The marriage metaphor finds its fulfillment in the Bible’s final book: Revelation 19:7. Jesus as husband is the sacrificial Lamb, reinforcing the link between husbanding and loving sacrifice. An angel declares, “Blessed are those who are invited to the marriage supper of the Lamb” (Rev. 19:9). Later in Revelation, Jerusalem is pictured as Christ’s bride: Revelation 21:1-2.
The marriage metaphor finds its last outlet in the final chapter of the Bible, bonded with another metaphor: Revelation 22:17. Jesus offered living water first to a woman: a woman who, because of her race, religion, sex, and sexual history, would have been beneath the contempt of a respectable rabbi. He asked her for a drink. Then he claimed that whoever drank the water he could give would never be thirsty again, but that that water would become in them a spring of water, welling up to eternal life (John 4:13–14).
Feminism in the early 1920s, which gained American women the right to vote and inherit land, was due in large part to Christian activism. Abolitionist movement, as Christian leaders like Sojourner Truth advocated for women’s rights. Women have played a key role in the development of the church.
True Christianity flips the script on the marginalization of women that characterizes many traditional cultures and gives them equal status before God, with a whole new role to play of witnessing to the gospel of Jesus and loving others in his name.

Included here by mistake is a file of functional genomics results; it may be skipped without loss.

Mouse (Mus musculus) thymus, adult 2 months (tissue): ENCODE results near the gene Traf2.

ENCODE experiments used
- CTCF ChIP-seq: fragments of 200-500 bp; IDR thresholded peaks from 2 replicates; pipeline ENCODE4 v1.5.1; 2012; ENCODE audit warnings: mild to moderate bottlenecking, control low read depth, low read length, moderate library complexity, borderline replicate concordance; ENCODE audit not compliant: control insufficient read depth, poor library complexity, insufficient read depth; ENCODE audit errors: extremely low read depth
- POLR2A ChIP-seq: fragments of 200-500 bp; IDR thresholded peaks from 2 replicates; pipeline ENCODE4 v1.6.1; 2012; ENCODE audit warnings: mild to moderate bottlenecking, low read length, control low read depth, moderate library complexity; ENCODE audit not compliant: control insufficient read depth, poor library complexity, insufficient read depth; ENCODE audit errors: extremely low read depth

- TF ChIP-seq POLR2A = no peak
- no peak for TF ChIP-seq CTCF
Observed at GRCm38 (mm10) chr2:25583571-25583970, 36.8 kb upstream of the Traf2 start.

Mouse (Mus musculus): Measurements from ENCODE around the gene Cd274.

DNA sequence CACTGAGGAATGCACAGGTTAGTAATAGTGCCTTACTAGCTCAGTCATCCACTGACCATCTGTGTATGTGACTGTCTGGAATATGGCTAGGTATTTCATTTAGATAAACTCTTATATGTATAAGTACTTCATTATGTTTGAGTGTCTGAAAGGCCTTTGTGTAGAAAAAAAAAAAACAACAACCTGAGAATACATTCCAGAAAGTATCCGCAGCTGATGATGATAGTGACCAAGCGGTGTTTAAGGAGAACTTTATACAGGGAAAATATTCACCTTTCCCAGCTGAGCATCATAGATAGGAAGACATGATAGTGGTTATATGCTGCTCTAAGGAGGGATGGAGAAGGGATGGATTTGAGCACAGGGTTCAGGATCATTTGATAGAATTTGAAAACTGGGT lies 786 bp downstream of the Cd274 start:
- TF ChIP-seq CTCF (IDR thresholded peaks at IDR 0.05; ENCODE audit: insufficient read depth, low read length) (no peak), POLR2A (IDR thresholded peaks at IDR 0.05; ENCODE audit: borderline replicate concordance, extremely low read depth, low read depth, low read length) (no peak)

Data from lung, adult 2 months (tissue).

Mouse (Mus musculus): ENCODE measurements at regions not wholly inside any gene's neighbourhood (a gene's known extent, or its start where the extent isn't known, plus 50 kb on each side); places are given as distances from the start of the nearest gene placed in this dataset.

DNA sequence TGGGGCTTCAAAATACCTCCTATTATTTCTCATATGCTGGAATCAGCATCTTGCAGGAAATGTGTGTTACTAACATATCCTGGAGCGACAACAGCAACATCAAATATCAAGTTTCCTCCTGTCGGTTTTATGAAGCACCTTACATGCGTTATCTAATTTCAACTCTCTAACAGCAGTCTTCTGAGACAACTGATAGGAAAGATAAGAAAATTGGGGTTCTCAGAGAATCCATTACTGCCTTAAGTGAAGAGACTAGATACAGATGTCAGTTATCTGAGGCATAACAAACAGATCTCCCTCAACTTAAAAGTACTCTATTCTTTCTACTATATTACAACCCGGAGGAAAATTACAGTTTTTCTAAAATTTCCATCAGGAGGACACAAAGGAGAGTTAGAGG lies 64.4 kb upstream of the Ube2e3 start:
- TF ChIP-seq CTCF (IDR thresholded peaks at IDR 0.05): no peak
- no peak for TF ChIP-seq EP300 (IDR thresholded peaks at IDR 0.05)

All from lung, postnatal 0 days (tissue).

Even the “#MeTooMovement” has no substance to it outside of the view of gender equality prominent in Christianity!
Each of us is part of a larger story, a story in which the most vulnerable are the most important, a story in which no human being is unwanted, a story in which all of us are sexual sinners and only Jesus has the right to judge, a story in which sacrifice for others is the only path to joy, and a story that ends—for those willing to accept the offer—with a marriage of such beauty and intimacy that it makes the best human marriage seem like a heart emoji compared with a Shakespeare sonnet. Like Dumbledore’s “Severus . . . please,” the Bible’s words on women are the words of a man who lays down his life. The ultimate man laid down his life for the billions of women who have trusted him with theirs. Does Christianity denigrate women? On the contrary. It lifts us into fellowship with God himself.
Next month: Isn’t Christianity Homophobic?